Archive for October, 2012

Godless Secularism Assaults Life and Liberty

Homily given Oct. 14 for the Marian Pilgrimage for Life and Liberty by RC Archbishop William Lori:

The freedom for which we are advocating is the freedom of churches to go about their mission of serving the needs of society in accord with their teaching, a mission of educating the young, building up family life, serving the poor, providing good health care and much, much more.
With charity, civility and persistence, “whether in season and out of season,” we must insist on the Church’s right and the rights of individuals to put our God-given liberties at the service of human life without the government forcing us to disobey our own teaching by fining our institutions or by taking away their accreditation, by penalizing private employers with conscientious objections or any of the other means the government has at its disposal.
As believers and as citizens we must robustly engage in the political process by voting with a properly formed conscience and by continually letting our elected officials know that we expect them to protect the God-given rights of life and liberty.

Read more:

Mercatus Center: Measuring Regulation

Measuring regulation, moneyball style:

Regulations are similar to baseball players in the sense that some fail while others succeed. However, unlike baseball, there are not many objective measures of regulations. IRCD represents the first step in taking a Moneyball approach to studying regulation: if we can objectively measure regulations, we can use this information to help determine whether regulations efficiently achieve their intended goals.

The New York Sun: Great synopsis of Lincoln’s life & greatness

How Lincoln Emerged in the Stratosphere of Greatness:

The mighty American star system has elevated and demoted thousands of people over the 236 years since the propagandistic arts were first torqued up in the Declaration of Independence. But the supreme champion of the American personality cult has been Abraham Lincoln. Given the hyperbole which frequently attaches to much-admired Americans, there is a temptation to assume that Lincoln could not possibly deserve the stratospheric elevation he has received. But he does.

The Economist: Limitless Bank Regulation

America’s financial system: Law and disorder:

The upshot is a deluge of paperwork. If banks once did banking, now they practise law. Wells Fargo has lower legal costs than many of its rivals (see chart) but still receives around 300 state, federal and grand-jury subpoenas a week on average. Some are against the bank itself, though many are legal orders pertaining to the suspected crimes of others. The bank gets so many legal orders—5,000 a week in total—that it has two centres that work full-time on processing them, one on the west coast, one on the east. A specific group works on prioritising the bank’s response to subpoenas; a weekly call involving 25-30 of the more senior people in the compliance division is designed to iron out problems that arise from all these requests.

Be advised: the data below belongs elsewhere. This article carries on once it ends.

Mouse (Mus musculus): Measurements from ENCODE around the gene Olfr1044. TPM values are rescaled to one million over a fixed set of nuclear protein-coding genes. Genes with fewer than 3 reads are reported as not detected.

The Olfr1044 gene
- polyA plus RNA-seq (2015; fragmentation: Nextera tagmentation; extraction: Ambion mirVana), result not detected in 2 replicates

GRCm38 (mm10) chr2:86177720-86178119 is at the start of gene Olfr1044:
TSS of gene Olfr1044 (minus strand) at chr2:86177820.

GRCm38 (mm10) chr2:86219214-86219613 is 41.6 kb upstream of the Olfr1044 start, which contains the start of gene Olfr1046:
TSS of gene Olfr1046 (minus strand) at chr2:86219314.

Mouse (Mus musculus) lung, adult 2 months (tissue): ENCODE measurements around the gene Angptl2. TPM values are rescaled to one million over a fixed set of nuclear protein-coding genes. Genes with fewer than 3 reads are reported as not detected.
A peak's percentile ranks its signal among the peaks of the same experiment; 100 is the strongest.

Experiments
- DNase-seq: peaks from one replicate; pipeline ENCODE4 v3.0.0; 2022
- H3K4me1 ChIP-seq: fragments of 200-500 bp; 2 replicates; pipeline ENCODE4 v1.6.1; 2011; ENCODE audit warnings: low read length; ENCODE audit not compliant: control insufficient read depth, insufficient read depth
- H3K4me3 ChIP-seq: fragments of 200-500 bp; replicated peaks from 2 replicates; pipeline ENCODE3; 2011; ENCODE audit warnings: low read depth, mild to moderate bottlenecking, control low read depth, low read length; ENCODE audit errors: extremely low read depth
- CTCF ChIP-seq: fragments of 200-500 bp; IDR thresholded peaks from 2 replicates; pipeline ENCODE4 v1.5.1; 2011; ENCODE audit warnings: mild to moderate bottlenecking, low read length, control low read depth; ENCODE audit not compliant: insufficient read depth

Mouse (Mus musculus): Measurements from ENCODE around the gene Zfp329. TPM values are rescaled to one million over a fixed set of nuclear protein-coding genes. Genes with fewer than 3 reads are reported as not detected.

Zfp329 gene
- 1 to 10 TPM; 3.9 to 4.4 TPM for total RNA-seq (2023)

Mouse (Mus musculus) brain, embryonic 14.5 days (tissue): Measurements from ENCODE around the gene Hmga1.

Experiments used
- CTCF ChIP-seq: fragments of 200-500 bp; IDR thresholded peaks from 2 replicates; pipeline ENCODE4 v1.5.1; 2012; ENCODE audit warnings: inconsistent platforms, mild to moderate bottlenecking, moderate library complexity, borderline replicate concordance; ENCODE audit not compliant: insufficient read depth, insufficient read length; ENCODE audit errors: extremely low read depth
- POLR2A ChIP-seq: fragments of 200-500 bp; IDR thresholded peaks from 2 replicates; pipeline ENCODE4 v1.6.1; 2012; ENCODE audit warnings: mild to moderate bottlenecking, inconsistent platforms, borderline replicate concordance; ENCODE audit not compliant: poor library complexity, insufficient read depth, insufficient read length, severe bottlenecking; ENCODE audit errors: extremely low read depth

Guess who pays the bill. Different isn’t always better. More isn’t always better. This isn’t better.

Andrew Klavan: Waking from Media Dream – or Obama Unmasked by Debate

A Fantasy Election, an Imaginary Man:

They [the mainstream media] have fallen prey to that ideological corruption that sees lies as a kind of virtue, as a noble deception in service to a greater good.

See also Pat Caddell.

Who is John Galt?

Robert Heinlein said:

Throughout history, poverty is the normal condition of man. Advances which permit this norm to be exceeded — here and there, now and then — are the work of an extremely small minority, frequently despised, often condemned, and almost always opposed by all right-thinking people. Whenever this tiny minority is kept from creating, or (as sometimes happens) is driven out of a society, the people then slip back into abject poverty.This is known as “bad luck.”

Rich Hailey: Will your children be citizens or subjects?

Growth of bureaucracy may reduce our children to subjects:

The issue that is the most important to you as a parent, the one that will have the most effect on the lives of your children, is the same one that today drives Americans to the Tea Party or to the Occupy movement: defining “we the people” and our relationship to our government.You would think we’ve already straightened that one out, wouldn’t you?But let me ask you a question; do you work for the government, or does the government work for you? Ross Perot ran a campaign telling us that we were the bosses of the country; is that true anymore?  Was it ever? Is the term “public servant” anything more than a sad punchline to a bad joke? Does the President of the United States work for you, or does he tell you what you can and can’t do?

And later in the article:

When all power is held by the unelected bureaucrats, what difference will it make who is elected to Congress?Or the White House?And once elections no longer matter, once our voice is safely neutralized, then we are no longer citizens.Your children, raised in freedom, will live instead as subjects of a government they have no real control over.

November 6th.